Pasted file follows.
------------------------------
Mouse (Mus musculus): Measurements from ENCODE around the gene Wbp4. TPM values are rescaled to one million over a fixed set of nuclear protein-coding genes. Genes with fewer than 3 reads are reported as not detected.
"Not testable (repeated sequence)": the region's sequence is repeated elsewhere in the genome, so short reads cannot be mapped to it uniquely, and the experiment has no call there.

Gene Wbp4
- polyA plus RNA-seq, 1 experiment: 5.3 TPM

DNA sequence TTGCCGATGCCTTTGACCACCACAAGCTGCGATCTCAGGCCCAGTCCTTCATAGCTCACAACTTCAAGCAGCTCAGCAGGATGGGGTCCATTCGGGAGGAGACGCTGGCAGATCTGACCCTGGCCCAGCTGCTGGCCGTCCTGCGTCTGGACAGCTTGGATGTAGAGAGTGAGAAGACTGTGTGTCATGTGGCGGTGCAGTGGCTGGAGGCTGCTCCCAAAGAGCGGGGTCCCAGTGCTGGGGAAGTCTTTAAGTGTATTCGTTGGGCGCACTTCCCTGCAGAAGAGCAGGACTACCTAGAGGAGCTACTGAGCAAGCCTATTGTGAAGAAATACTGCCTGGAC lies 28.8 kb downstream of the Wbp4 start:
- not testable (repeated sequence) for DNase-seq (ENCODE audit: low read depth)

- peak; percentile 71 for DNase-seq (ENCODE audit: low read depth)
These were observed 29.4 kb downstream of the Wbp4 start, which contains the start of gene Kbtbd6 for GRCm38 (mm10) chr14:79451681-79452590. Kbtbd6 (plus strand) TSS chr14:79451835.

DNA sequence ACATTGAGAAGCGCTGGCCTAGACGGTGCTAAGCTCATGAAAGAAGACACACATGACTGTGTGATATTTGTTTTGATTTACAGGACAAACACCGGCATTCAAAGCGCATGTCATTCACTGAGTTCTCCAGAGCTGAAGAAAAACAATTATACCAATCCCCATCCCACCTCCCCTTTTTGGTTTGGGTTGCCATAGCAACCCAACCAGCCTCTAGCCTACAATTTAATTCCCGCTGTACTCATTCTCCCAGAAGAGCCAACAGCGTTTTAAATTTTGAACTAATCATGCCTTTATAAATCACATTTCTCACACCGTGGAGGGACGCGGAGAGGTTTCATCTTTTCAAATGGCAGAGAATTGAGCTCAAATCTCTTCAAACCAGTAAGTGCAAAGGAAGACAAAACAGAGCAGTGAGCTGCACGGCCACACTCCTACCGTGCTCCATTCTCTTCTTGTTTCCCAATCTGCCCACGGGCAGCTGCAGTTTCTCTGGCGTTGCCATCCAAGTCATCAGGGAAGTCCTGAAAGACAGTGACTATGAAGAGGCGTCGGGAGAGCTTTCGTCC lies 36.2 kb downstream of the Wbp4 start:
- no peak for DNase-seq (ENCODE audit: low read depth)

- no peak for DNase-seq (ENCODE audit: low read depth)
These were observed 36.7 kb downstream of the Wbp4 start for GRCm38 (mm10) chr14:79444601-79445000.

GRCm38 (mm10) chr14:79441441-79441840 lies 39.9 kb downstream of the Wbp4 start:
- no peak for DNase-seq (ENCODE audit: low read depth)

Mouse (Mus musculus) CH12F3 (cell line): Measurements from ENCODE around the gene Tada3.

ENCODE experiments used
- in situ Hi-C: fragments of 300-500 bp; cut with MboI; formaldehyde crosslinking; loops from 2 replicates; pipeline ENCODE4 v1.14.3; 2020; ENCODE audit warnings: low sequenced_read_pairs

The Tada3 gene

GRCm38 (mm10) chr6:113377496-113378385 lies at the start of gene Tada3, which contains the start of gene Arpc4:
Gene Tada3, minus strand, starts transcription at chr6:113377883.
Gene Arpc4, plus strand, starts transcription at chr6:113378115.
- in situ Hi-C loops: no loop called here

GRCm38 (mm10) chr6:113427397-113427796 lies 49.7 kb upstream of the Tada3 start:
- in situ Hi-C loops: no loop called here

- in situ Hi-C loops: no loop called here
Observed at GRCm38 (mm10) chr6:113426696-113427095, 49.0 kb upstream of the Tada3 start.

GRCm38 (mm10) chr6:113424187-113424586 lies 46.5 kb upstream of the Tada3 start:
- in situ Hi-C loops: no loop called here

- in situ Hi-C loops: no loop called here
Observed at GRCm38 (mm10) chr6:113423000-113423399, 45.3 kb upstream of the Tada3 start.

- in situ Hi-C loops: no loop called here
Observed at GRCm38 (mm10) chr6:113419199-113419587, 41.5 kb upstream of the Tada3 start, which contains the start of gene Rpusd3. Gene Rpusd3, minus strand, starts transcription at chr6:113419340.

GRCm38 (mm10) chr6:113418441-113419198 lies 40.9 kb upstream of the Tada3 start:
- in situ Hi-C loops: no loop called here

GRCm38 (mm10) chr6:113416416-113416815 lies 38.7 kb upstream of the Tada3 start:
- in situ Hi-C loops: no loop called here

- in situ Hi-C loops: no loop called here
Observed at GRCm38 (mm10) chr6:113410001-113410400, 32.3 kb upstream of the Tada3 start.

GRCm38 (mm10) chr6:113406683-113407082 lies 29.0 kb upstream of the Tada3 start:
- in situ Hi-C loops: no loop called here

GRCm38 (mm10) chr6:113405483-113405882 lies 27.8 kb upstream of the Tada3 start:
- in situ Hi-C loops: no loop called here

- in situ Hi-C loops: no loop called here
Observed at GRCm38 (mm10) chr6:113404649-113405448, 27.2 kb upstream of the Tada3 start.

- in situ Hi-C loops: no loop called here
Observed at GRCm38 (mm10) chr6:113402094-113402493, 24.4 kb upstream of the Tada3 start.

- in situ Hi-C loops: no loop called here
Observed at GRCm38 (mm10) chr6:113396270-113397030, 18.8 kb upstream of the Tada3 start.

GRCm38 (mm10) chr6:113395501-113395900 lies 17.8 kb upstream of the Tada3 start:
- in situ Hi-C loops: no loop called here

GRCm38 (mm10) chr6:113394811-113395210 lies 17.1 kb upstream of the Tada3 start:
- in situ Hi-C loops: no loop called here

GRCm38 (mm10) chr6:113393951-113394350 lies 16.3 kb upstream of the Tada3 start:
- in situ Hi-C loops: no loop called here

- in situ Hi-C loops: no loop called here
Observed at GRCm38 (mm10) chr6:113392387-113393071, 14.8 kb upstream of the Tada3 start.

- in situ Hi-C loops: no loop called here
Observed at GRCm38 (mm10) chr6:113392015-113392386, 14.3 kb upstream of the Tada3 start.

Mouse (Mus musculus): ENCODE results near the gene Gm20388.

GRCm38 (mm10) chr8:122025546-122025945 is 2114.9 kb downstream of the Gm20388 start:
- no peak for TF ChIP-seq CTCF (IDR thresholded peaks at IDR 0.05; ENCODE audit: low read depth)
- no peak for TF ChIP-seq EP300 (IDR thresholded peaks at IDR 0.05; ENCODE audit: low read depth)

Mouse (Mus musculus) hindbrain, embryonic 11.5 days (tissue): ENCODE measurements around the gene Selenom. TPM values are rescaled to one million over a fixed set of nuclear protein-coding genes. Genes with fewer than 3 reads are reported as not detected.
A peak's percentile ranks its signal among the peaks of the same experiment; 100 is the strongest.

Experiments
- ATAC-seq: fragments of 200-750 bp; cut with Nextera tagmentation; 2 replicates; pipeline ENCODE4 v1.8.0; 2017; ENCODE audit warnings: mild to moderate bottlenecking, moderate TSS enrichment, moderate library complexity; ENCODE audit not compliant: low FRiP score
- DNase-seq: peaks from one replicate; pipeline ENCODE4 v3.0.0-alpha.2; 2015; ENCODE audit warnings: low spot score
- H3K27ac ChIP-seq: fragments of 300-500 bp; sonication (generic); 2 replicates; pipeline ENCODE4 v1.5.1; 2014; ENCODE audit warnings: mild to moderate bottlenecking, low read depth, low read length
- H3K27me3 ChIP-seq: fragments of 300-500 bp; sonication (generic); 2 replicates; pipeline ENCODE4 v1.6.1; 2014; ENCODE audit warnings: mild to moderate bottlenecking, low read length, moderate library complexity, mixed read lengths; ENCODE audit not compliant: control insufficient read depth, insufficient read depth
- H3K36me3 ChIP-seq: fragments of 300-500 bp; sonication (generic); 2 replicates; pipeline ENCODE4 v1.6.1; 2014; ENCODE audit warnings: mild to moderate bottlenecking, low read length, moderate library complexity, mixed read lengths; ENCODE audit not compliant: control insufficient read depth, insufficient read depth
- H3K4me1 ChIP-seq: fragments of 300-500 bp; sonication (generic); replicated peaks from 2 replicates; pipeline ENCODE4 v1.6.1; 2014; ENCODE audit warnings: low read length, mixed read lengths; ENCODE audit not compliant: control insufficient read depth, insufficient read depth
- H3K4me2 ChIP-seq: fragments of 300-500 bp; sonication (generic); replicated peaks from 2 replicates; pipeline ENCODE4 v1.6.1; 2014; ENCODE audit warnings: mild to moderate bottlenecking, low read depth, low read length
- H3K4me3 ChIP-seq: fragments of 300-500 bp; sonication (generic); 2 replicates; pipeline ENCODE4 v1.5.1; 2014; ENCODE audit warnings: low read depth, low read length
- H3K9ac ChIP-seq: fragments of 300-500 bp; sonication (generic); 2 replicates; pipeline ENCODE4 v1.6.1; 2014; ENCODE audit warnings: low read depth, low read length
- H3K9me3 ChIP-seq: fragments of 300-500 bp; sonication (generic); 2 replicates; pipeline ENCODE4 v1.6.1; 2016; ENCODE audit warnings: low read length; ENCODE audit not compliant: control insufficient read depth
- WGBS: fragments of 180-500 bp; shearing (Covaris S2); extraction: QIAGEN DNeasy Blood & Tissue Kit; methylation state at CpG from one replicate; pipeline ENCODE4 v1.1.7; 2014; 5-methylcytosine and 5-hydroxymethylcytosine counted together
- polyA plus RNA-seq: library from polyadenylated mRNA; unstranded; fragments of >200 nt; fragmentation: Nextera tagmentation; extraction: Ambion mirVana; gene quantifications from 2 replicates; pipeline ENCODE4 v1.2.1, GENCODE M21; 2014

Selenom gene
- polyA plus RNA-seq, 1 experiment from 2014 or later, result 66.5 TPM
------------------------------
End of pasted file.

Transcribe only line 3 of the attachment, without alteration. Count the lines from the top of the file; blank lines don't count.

Gene Wbp4